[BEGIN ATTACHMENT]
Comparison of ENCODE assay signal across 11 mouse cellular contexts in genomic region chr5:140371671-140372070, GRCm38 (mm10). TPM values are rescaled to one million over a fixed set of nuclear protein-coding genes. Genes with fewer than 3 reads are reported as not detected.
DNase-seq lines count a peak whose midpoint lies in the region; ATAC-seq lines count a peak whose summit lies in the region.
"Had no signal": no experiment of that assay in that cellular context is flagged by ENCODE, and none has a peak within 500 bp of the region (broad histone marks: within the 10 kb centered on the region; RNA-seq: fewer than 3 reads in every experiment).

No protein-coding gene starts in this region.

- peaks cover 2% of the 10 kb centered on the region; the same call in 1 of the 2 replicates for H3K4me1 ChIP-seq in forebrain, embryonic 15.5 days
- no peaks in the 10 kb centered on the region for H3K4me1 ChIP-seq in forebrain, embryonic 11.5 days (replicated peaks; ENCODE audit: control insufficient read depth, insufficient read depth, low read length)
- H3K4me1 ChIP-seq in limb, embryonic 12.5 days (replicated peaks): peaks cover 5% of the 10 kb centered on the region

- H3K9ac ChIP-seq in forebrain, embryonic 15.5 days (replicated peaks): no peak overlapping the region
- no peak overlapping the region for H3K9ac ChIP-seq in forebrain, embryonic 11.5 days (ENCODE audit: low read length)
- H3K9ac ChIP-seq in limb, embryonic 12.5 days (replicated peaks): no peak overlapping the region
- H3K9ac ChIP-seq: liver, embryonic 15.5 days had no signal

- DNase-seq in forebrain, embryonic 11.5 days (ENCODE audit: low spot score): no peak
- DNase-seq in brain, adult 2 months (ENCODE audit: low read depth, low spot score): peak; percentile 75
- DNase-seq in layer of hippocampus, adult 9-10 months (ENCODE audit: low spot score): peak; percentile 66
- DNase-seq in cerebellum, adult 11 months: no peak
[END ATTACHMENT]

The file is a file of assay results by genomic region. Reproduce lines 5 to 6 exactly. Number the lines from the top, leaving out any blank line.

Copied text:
- peaks cover 2% of the 10 kb centered on the region; the same call in 1 of the 2 replicates for H3K4me1 ChIP-seq in forebrain, embryonic 15.5 days
- no peaks in the 10 kb centered on the region for H3K4me1 ChIP-seq in forebrain, embryonic 11.5 days (replicated peaks; ENCODE audit: control insufficient read depth, insufficient read depth, low read length)